The good news? This study relied up self-report data, indicating that current college freshman, although perhaps struggling emotionally, are *aware* of their struggles.
Whereas cognitive intelligence is a TRAIT, emotional intelligence is a fluid and ever-developing STATE of being. A 14-year-old with an average IQ will become a 40-year-old with an average IQ. A 14-year-old with minimally developed social/emotional skills CAN become a 16-year-old with significantly better developed skills in these areas. For some people these skills seem to evolve naturally, without intention or significant effort. For others, hope for their development depends upon thoughtful, effortful experience. Why don’t we pay more attention to the development and status of the social-emotional traits, as opposed to those related to cognitive skill and ability?
A frequently cited explanation for the inability to take time for social-emotional teaching is the fast-paced, tech-focused nature of adolescence.
Not only are they distracted, but they are also becoming accustomed to a level of social-emotional disconnect. Habituation is a mixed blessing. At once it protects us against the effects of the stress of the world around us. But at the same time it negates the “shock-value” that things *should* have. Having become habituated to something, we no longer notice it. That is, we cease to be mindful of its presence on our daily lives.Relate also to: desensitization.
Did you ever notice that when things are important it’s best to pay attention to them?
Andrew Carnegie: http://en.wikipedia.org/wiki/Andrew_Carnegie
What are the things that pull our focus, take our attention *away* from the things it should be on?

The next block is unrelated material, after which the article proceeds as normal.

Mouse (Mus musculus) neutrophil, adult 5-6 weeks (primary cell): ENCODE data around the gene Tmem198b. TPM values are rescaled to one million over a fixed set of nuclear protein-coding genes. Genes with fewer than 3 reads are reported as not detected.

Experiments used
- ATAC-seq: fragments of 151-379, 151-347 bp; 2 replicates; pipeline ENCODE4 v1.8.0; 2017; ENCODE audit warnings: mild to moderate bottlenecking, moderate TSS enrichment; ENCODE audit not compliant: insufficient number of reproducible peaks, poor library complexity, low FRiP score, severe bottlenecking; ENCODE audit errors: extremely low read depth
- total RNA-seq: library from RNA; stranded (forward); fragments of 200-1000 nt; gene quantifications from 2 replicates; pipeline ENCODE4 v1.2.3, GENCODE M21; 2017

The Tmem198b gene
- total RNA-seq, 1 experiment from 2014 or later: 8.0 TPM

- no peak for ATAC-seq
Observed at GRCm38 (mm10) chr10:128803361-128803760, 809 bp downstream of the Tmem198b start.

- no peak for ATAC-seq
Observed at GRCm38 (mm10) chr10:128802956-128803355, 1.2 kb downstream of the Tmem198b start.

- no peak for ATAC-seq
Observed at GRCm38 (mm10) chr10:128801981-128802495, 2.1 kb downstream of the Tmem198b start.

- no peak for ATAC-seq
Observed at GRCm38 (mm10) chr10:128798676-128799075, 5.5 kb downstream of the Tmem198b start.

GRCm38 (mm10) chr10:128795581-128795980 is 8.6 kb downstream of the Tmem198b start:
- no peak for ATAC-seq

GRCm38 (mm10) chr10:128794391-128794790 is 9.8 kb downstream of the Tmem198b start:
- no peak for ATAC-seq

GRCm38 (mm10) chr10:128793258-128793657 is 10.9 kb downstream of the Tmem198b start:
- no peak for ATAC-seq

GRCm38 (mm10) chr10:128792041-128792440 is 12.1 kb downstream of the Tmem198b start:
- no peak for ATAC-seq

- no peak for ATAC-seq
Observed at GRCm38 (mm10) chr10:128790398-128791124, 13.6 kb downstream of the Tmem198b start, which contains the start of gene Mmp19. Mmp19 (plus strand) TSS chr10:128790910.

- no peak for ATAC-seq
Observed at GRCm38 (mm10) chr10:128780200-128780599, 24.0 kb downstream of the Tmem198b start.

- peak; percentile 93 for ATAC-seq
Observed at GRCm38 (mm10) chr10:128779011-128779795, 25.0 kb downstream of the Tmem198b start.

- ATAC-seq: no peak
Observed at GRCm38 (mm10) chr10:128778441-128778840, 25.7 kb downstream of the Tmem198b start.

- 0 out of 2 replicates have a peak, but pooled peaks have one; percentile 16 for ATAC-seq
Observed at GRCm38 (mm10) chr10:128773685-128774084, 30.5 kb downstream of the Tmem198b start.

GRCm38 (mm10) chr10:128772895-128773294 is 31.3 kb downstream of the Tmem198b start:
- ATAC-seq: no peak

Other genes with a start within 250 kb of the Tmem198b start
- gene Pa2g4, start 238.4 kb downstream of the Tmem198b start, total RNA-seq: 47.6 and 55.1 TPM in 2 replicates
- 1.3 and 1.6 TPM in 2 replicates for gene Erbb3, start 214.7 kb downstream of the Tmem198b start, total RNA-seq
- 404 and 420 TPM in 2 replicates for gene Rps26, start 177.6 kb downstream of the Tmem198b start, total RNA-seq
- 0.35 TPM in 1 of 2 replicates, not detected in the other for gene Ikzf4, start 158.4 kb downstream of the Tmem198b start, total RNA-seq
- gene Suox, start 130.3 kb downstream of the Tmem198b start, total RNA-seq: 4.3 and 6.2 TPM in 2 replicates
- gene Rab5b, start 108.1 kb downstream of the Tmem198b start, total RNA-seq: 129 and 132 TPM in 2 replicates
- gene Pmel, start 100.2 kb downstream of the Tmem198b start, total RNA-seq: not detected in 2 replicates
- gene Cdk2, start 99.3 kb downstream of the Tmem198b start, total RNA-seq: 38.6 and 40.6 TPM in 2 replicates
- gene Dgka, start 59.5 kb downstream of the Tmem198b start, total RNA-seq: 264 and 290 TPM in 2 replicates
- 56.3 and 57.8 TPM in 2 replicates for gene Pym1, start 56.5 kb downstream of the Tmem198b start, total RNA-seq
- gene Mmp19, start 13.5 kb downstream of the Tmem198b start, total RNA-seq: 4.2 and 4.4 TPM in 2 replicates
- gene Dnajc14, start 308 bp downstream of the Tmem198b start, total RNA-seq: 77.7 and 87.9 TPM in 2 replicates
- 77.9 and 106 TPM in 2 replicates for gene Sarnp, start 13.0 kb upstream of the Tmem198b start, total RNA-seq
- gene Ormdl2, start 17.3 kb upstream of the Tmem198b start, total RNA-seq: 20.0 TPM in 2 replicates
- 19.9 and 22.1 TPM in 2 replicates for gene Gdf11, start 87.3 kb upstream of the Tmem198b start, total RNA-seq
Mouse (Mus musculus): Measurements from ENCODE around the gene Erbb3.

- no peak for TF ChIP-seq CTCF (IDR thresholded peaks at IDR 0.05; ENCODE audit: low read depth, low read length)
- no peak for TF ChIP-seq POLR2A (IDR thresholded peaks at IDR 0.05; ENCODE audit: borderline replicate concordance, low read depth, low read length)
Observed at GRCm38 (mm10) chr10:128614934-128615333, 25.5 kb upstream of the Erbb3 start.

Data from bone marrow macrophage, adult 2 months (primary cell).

Not all “screens’ are created equal. In moderation, technology can help people feel connected, part of a network. This implies support. “Perceived support” is often a stabilizing factor, positively effecting one’s mental health.The Winter of our Disconnect by Susan Maushart.
Trainer Bob Harper from The Biggest Loser tweeted his 2011 new year’s resolution to turn his phone off one day a week.Rather than demonize technology, rather than pulling the plug, consider the alternative of finding ways to more closely monitor its use, and to leverage it to benefit a child’s well-being.So, the idea of limiting, but not eliminating the presence of distracting technology.
At the same time, athoughtful approach, in my opinion, is to teach social skills and coping, both with and without the involvement of technology.And PS, emotionally well children also tend to be more highly achieved in school.
How to do that?PP: Paradigm shift, learn from the people who got it right. If it worked for them, do what they do/did.Resilience: Why is it that *some* people come out of trying life experiences better for the wear?EQ: Including self-awareness, mood management, empathy, relationships, and motivation.Life: No shame in passing on life lessons, just be careful of “when I was your age…”